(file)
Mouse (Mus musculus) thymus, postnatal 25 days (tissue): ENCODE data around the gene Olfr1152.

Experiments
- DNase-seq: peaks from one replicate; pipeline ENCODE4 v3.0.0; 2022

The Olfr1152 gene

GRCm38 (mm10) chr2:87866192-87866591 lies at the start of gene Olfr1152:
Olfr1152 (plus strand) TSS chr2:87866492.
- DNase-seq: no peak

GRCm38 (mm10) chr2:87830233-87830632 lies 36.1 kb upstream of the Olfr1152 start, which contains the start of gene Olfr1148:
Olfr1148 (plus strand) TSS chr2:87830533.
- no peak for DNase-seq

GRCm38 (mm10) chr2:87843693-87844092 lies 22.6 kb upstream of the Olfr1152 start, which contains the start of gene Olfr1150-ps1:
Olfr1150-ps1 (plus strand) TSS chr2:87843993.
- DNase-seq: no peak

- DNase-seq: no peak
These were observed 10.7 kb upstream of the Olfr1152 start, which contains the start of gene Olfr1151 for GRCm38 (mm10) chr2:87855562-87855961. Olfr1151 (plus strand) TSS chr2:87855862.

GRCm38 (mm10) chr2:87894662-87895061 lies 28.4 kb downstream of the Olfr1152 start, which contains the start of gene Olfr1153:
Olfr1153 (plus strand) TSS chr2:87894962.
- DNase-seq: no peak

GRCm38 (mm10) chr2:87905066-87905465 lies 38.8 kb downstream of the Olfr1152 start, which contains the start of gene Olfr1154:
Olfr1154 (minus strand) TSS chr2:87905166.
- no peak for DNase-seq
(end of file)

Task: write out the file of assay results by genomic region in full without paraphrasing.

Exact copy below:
Mouse (Mus musculus) thymus, postnatal 25 days (tissue): ENCODE data around the gene Olfr1152.

Experiments
- DNase-seq: peaks from one replicate; pipeline ENCODE4 v3.0.0; 2022

The Olfr1152 gene

GRCm38 (mm10) chr2:87866192-87866591 lies at the start of gene Olfr1152:
Olfr1152 (plus strand) TSS chr2:87866492.
- DNase-seq: no peak

GRCm38 (mm10) chr2:87830233-87830632 lies 36.1 kb upstream of the Olfr1152 start, which contains the start of gene Olfr1148:
Olfr1148 (plus strand) TSS chr2:87830533.
- no peak for DNase-seq

GRCm38 (mm10) chr2:87843693-87844092 lies 22.6 kb upstream of the Olfr1152 start, which contains the start of gene Olfr1150-ps1:
Olfr1150-ps1 (plus strand) TSS chr2:87843993.
- DNase-seq: no peak

- DNase-seq: no peak
These were observed 10.7 kb upstream of the Olfr1152 start, which contains the start of gene Olfr1151 for GRCm38 (mm10) chr2:87855562-87855961. Olfr1151 (plus strand) TSS chr2:87855862.

GRCm38 (mm10) chr2:87894662-87895061 lies 28.4 kb downstream of the Olfr1152 start, which contains the start of gene Olfr1153:
Olfr1153 (plus strand) TSS chr2:87894962.
- DNase-seq: no peak

GRCm38 (mm10) chr2:87905066-87905465 lies 38.8 kb downstream of the Olfr1152 start, which contains the start of gene Olfr1154:
Olfr1154 (minus strand) TSS chr2:87905166.
- no peak for DNase-seq